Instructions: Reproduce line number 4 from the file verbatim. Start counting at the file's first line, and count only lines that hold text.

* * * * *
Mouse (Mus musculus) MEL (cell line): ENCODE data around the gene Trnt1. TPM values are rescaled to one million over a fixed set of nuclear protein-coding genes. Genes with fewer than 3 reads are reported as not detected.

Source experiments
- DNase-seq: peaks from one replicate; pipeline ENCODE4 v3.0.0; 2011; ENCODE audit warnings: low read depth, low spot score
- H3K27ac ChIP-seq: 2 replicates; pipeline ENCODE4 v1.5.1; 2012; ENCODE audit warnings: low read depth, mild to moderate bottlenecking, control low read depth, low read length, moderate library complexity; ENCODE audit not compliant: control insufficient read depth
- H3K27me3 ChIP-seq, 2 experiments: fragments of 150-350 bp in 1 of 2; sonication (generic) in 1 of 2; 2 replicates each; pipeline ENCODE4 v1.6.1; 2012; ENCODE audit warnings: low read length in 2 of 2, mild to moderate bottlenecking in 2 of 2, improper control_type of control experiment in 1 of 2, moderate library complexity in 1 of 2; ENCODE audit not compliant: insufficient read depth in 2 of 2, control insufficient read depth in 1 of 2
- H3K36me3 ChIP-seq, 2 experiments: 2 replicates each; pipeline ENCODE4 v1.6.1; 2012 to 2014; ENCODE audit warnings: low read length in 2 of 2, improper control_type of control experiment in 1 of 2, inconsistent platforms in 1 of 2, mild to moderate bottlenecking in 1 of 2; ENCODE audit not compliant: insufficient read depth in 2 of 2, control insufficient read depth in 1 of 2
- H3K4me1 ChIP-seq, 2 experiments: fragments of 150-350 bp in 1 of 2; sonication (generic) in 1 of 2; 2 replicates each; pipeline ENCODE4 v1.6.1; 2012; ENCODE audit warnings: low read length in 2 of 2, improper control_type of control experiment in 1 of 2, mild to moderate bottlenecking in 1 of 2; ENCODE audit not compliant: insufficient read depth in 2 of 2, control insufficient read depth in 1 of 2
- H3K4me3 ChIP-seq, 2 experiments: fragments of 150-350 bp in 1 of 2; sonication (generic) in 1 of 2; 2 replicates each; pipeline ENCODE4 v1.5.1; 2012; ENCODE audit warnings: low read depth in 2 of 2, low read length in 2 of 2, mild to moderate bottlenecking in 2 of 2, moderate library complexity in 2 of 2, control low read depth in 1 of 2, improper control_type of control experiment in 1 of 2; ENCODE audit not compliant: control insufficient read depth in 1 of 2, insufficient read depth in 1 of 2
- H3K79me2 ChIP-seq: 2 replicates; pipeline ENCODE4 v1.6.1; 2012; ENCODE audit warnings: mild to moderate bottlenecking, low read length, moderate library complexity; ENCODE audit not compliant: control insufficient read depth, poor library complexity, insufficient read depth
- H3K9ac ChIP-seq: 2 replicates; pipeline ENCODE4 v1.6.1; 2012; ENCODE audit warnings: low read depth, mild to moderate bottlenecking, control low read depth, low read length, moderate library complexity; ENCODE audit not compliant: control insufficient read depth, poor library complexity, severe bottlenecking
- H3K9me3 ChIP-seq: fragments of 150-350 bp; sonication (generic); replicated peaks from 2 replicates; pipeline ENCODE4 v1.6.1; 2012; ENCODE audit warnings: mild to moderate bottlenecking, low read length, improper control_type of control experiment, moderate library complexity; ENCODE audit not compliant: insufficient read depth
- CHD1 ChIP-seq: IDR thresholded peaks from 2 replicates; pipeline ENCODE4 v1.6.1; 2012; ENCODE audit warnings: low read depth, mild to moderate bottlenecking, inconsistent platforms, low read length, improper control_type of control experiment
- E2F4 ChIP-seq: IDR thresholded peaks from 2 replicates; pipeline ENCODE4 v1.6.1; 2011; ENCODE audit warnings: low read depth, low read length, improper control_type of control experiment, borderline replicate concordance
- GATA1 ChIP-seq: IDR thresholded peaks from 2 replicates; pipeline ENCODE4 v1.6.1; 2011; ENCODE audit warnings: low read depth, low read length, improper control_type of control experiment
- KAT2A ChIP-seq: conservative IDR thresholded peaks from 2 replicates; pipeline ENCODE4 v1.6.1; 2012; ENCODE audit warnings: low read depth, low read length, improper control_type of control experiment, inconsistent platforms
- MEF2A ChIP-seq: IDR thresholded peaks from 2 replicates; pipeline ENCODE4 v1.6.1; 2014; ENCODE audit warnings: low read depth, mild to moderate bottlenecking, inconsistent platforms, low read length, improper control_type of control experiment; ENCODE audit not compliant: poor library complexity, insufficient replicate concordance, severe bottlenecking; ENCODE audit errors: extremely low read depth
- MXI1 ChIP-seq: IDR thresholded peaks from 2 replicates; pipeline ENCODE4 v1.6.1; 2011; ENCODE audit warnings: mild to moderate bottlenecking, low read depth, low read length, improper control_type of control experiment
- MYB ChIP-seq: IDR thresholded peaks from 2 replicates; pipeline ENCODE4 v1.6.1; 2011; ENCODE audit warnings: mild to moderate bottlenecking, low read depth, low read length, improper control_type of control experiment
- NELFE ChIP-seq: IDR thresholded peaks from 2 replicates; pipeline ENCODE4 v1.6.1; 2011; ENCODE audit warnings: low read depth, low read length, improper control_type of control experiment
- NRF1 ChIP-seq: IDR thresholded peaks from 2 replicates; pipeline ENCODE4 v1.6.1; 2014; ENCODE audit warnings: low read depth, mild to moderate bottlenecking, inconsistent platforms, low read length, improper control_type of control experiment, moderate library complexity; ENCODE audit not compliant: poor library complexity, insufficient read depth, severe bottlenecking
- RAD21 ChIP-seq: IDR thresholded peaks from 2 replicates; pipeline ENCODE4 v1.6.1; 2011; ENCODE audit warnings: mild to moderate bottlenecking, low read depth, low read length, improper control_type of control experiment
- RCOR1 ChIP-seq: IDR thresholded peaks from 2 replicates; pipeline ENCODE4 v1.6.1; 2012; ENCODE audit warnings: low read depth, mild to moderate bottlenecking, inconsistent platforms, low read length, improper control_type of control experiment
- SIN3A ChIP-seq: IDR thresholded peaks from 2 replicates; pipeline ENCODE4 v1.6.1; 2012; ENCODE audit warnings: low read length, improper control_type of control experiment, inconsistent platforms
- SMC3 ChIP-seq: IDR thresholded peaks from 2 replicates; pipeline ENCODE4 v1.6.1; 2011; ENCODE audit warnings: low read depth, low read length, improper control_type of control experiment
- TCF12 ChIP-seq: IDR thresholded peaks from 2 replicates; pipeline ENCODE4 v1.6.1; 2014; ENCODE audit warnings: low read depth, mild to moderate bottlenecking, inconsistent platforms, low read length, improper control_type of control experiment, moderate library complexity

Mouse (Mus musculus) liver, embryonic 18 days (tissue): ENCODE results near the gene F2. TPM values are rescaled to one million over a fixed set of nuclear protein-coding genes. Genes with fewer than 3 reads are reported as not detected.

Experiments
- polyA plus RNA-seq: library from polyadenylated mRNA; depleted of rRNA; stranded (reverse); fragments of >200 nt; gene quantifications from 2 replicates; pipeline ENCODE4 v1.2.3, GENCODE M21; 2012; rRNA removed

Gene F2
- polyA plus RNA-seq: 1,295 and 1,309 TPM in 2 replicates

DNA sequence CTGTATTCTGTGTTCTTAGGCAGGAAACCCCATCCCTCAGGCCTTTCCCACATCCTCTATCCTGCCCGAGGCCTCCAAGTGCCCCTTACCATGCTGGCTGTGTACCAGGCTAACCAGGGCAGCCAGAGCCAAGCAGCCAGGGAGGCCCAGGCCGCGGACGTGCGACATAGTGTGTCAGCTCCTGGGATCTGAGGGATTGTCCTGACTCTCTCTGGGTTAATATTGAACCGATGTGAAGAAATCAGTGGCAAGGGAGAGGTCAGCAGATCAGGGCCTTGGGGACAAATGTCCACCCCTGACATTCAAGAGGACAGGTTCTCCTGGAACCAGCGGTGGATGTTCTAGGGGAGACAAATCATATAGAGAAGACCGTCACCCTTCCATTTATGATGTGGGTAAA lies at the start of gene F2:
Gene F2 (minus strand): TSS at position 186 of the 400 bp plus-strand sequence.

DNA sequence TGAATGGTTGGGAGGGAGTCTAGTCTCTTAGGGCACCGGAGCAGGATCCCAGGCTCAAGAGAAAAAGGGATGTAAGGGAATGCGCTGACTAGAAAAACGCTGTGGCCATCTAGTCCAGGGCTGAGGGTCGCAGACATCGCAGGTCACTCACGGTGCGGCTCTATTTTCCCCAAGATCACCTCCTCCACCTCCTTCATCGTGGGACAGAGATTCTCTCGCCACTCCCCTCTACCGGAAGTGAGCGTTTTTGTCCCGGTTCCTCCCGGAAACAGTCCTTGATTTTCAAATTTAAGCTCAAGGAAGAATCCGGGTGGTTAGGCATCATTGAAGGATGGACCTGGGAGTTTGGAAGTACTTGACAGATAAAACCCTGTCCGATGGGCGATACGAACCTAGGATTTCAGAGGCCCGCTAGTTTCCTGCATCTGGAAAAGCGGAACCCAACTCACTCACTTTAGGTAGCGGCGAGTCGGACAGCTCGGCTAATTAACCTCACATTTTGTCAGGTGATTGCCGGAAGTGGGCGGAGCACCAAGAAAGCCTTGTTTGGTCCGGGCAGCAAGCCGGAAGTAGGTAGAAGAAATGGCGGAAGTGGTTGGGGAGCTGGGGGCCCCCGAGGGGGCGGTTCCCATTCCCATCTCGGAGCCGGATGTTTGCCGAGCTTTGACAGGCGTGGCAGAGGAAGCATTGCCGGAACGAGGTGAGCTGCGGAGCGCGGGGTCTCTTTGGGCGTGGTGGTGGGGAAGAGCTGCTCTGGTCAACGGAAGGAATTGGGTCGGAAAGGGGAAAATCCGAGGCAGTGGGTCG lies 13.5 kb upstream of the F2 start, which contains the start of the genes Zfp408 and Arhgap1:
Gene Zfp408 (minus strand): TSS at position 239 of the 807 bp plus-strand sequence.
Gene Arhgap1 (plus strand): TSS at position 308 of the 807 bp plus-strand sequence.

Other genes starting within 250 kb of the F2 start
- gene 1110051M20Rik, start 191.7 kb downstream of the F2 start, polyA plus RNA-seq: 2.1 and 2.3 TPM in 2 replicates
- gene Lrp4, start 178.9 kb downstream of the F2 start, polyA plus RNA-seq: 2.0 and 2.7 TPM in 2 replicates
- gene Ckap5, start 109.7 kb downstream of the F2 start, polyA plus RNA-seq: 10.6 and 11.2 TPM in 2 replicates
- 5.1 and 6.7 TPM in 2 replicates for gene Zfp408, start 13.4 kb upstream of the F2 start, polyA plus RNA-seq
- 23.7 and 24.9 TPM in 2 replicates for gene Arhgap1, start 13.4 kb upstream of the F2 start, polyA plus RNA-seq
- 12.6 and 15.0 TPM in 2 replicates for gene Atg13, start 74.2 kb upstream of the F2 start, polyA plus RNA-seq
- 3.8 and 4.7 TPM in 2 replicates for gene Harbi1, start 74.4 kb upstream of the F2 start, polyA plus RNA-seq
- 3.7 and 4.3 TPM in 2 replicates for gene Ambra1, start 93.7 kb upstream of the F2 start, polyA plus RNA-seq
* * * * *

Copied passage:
- H3K27ac ChIP-seq: 2 replicates; pipeline ENCODE4 v1.5.1; 2012; ENCODE audit warnings: low read depth, mild to moderate bottlenecking, control low read depth, low read length, moderate library complexity; ENCODE audit not compliant: control insufficient read depth